DRAM chip prices soared in Asia on Monday after traders returned from the week-long Lunar New Year holiday in China and Taiwan and faced up to supply chain concerns after chipmaker Qimonda's bankruptcy filing.
The price of the benchmark chips, 1-gigabit DDR2 (double data rate, second generation) DRAM chips that run at 667MHz, rose 27 percent to $1.08 each, DRAMeXchange Technology reported at 6 p.m. in Taipei. DRAMeXchange runs an online chip clearinghouse.
In the short term, prices will likely continue to rise because Qimonda's bankruptcy will cause waves in the supply chain, according to analysts at Gartner. Other DRAM makers could also file for bankruptcy, causing further price rises. Anyone who needs to buy more DRAM might want to wait, though, because in the longer term prices will likely fall again: Even without Qimonda, there is still large oversupply in the DRAM market.
Qimonda filed for bankruptcy protection in Germany just before the Lunar New Year holiday after it failed to secure needed cash to continue operations. The company continues to operate, but two partners in Taiwan, Inotera Memories and Winbond Electronics, have refused to ship any more chips to the company because Qimonda already owes them both millions of dollars.
The two Taiwanese companies accounted for around half of Qimonda's DRAM output through technology and supply agreements.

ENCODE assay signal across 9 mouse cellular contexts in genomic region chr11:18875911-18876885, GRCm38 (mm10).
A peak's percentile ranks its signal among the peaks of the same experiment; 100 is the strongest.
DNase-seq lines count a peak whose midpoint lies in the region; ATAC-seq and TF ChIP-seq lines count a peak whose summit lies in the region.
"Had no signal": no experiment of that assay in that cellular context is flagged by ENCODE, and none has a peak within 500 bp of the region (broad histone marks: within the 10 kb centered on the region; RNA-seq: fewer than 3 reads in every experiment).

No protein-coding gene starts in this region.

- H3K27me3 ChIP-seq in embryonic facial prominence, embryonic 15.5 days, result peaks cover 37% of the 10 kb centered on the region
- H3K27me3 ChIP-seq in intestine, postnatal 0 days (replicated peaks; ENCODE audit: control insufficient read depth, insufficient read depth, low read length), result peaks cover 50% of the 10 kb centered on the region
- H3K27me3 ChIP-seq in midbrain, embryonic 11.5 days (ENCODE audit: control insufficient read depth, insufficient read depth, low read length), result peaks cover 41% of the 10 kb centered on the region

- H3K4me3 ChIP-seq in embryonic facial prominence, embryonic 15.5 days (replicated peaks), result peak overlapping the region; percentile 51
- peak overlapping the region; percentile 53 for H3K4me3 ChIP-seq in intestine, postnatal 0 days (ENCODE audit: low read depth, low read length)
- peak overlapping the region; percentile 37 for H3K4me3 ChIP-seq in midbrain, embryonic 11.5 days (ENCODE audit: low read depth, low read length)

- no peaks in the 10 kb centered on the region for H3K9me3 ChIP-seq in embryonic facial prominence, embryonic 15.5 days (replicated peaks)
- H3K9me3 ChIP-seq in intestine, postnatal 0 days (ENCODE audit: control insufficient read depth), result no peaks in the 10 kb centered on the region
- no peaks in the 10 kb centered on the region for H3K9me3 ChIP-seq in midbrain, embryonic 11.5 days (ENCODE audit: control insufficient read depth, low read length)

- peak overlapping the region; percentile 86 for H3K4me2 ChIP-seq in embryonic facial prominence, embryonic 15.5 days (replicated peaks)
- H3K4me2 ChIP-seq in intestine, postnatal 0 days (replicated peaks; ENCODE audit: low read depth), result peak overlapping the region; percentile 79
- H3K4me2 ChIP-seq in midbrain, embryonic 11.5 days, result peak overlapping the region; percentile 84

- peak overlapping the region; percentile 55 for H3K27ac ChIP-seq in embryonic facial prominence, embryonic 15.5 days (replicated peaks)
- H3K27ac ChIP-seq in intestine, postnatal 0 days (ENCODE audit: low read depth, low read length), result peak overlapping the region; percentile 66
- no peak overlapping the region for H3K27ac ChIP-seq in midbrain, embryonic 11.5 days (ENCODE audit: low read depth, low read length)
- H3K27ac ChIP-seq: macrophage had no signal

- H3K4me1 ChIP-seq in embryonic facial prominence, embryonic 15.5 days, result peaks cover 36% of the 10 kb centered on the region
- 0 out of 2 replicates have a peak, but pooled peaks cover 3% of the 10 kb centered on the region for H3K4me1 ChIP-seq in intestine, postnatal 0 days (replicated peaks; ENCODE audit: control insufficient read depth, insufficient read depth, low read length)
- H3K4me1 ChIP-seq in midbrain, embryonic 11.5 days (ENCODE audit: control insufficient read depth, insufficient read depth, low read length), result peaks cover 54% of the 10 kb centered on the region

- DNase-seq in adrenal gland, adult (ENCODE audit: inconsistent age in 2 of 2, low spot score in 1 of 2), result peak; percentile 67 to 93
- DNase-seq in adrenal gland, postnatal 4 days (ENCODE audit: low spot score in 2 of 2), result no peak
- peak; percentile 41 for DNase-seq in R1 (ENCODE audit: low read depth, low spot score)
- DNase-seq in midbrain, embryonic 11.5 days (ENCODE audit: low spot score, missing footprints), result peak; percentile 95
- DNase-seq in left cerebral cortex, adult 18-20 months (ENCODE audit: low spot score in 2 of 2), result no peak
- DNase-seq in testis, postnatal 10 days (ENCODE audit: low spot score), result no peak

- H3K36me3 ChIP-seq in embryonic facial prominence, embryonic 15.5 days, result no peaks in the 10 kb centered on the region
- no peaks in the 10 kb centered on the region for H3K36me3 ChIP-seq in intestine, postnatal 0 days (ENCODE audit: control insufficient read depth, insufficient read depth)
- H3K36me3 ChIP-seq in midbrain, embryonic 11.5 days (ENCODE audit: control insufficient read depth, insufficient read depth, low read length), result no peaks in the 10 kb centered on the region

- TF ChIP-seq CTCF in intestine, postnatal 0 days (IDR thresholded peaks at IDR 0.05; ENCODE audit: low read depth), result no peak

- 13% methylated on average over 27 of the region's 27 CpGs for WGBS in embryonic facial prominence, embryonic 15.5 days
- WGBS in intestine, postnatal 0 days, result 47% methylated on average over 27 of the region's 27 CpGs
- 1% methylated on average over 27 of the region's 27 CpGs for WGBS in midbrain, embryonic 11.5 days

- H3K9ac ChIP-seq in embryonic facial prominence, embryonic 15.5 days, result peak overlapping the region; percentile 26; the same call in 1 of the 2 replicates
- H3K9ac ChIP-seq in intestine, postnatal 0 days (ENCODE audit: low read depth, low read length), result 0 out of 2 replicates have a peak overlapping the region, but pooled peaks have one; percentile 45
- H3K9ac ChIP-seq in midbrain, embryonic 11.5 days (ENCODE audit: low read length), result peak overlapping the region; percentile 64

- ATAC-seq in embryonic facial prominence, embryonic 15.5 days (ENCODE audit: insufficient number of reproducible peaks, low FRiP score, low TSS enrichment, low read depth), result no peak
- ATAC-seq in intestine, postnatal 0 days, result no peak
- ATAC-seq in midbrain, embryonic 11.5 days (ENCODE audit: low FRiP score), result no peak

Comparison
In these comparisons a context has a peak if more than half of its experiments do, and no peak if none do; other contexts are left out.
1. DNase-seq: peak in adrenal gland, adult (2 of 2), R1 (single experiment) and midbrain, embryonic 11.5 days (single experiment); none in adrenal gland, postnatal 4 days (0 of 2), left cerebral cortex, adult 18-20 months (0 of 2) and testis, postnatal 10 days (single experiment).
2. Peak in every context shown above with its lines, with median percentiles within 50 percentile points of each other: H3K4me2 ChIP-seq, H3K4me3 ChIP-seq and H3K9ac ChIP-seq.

Last week, DRAM prices climbed as much as 16 percent in North America and Europe in response to the company's bankruptcy filing, but Asian traders were already on holiday. The world's main spot market for DRAM chips is in Asia due to the huge number of desktop and laptop computers that are assembled in the region, mainly at factories in China.
Around three-fourths of all DRAM go into PCs.
DRAM chips are produced in such heavy volume that a spot market exists, where traders buy and sell them like commodities such as oil. DRAM prices tend to spike and drop in a manner similar to the way a disrupted pipeline or fighting in a sensitive area may cause oil prices to move.
Qimonda's bankruptcy filing was the latest shock to the DRAM market, but more such filings could be on the horizon because other chip makers are facing loan or bond repayments.
Taiwan's ProMOS Technologies, for example, must pay around $330 million on a bond by the middle of February. The company has applied to the Taiwan government for funds to help pay the debt and has said it does not yet have the cash on hand to meet the obligation.
Over the longer term, DRAM prices are likely to trend downward again, according to market researcher IDC.
The DRAM market faces such a severe oversupply that even if Qimonda stopped production immediately, which it has not, there is plenty of DRAM available to meet all needs, IDC said in a report last week.
DRAM makers also face falling demand for consumer electronics caused by the global economic downturn.
IDC predicts the global DRAM market will shrink 12.1 percent this year to $22.84 billion because of oversupply and bloated inventories. Revenue in the market declined 17 percent last year to $25.98 billion.